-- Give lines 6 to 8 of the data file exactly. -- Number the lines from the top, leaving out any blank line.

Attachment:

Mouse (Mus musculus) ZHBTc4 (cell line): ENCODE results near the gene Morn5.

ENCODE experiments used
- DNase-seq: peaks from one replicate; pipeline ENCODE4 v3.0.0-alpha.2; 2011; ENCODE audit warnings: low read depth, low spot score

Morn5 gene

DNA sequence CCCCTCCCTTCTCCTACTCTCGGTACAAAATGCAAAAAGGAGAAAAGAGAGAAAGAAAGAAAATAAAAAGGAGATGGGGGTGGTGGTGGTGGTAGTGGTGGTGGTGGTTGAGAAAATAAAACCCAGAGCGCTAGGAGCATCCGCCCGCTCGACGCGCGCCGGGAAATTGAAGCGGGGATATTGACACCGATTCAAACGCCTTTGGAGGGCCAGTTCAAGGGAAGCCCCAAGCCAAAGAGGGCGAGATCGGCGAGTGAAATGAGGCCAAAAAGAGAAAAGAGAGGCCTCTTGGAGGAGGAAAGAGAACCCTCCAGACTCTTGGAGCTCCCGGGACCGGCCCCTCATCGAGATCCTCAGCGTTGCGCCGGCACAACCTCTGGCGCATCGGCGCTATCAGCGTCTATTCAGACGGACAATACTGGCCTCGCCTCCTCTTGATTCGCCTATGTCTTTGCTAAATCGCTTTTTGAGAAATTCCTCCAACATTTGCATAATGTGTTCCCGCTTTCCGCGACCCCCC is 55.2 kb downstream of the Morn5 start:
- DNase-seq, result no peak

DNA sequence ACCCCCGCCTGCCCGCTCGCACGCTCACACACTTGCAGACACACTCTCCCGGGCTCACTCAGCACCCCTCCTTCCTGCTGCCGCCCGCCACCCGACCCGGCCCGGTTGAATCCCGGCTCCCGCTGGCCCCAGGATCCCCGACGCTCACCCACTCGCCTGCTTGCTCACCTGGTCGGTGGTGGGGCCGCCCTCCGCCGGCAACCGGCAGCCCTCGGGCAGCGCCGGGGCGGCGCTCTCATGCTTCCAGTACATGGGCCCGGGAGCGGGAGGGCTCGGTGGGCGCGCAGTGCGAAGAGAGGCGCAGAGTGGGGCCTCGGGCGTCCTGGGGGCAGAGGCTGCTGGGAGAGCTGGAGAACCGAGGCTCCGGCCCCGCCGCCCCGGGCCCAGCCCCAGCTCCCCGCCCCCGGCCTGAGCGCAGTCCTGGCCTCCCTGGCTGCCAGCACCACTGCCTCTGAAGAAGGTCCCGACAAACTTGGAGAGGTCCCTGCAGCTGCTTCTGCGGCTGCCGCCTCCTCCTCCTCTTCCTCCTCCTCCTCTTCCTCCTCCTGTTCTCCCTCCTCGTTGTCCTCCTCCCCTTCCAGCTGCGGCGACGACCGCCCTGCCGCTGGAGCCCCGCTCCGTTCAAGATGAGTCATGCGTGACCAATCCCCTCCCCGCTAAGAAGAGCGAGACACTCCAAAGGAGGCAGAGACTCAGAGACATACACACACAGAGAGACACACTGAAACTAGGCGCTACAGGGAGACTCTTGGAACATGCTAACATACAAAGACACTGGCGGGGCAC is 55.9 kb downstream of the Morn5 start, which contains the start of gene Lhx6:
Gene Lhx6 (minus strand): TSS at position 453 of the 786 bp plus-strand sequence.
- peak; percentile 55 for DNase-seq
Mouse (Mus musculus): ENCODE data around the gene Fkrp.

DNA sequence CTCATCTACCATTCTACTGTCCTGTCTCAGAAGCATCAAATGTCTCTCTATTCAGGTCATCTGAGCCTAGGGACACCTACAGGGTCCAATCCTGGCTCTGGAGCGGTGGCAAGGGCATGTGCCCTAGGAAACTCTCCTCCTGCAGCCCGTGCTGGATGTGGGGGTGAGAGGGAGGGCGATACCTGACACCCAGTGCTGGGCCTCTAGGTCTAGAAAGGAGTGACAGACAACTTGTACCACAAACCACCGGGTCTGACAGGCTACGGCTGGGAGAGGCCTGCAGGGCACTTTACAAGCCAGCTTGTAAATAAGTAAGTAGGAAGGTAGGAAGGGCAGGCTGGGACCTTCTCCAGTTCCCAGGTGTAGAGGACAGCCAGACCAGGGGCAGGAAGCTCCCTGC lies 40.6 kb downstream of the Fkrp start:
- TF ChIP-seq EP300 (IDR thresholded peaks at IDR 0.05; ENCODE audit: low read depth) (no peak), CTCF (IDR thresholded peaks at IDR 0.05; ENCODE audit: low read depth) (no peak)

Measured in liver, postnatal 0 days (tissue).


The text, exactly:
- DNase-seq, result no peak

DNA sequence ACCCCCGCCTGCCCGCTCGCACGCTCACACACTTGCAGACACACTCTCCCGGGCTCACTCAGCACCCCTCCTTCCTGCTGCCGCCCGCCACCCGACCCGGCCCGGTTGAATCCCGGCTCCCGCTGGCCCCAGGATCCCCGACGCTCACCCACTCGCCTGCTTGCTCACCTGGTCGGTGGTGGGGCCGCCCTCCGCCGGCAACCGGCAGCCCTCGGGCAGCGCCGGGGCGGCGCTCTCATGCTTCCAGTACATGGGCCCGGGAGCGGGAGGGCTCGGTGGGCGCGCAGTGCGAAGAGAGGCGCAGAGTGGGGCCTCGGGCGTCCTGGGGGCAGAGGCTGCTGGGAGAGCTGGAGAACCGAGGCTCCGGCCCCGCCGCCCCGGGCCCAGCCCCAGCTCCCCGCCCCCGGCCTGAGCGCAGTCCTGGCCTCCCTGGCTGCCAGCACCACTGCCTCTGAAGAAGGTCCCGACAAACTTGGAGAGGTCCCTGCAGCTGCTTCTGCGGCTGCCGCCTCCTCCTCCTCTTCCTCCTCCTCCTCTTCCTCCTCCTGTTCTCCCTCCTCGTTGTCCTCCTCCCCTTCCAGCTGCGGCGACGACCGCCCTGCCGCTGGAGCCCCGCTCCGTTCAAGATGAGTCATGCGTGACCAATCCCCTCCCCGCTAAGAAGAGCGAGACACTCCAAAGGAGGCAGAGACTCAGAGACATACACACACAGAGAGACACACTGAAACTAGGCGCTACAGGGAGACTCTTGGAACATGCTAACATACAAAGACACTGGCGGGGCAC is 55.9 kb downstream of the Morn5 start, which contains the start of gene Lhx6:
Gene Lhx6 (minus strand): TSS at position 453 of the 786 bp plus-strand sequence.